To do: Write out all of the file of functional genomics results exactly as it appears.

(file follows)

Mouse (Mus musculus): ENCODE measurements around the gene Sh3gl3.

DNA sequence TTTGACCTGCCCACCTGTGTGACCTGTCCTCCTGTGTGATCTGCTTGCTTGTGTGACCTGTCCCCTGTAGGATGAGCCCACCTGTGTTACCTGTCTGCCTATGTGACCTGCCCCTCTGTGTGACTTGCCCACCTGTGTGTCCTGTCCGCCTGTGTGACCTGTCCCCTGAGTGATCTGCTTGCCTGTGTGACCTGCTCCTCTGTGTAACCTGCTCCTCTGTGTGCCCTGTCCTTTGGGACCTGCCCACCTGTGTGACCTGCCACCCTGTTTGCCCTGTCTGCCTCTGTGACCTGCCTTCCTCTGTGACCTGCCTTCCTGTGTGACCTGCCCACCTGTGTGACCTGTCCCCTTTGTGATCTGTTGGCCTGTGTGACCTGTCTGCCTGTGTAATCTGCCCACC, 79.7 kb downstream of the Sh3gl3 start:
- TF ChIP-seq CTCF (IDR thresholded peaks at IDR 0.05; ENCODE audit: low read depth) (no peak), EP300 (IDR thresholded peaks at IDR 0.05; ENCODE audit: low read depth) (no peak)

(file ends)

Mouse (Mus musculus): ENCODE measurements around the gene Sh3gl3.

DNA sequence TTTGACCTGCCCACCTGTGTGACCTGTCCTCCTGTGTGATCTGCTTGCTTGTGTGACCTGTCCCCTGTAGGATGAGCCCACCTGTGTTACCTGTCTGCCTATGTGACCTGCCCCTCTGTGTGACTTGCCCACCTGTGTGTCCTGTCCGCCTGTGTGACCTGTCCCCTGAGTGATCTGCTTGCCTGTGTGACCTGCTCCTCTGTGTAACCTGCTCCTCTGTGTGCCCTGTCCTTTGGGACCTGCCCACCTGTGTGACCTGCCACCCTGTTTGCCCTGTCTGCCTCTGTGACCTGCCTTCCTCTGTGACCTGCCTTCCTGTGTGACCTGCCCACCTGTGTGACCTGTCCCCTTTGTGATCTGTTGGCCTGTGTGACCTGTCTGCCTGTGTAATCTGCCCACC, 79.7 kb downstream of the Sh3gl3 start:
- TF ChIP-seq CTCF (IDR thresholded peaks at IDR 0.05; ENCODE audit: low read depth) (no peak), EP300 (IDR thresholded peaks at IDR 0.05; ENCODE audit: low read depth) (no peak)